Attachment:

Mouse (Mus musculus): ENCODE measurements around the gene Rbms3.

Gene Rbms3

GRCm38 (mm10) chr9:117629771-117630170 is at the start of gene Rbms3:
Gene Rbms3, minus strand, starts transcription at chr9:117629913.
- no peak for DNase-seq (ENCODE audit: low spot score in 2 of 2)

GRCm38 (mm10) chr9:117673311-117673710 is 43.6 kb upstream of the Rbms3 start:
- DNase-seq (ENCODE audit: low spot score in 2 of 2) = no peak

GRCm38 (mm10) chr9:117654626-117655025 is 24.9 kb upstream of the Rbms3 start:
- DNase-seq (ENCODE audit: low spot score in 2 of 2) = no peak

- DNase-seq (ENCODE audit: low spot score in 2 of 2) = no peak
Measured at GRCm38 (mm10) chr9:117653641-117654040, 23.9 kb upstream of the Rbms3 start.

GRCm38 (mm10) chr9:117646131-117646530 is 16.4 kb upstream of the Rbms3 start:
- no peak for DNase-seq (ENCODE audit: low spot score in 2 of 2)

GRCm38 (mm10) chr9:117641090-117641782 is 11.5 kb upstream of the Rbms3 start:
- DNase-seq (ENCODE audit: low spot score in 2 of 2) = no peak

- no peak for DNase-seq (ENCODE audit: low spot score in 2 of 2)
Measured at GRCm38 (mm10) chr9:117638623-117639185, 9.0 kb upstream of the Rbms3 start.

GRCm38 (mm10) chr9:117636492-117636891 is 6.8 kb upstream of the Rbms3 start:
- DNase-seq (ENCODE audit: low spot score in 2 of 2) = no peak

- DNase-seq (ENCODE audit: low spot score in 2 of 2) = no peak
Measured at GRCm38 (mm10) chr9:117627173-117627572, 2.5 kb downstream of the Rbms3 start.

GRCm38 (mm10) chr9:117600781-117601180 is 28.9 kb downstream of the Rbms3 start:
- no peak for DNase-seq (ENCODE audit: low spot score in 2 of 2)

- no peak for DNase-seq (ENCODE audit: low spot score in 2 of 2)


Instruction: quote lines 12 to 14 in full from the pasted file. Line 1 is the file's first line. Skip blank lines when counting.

GRCm38 (mm10) chr9:117646131-117646530 is 16.4 kb upstream of the Rbms3 start:
- no peak for DNase-seq (ENCODE audit: low spot score in 2 of 2)

GRCm38 (mm10) chr9:117641090-117641782 is 11.5 kb upstream of the Rbms3 start: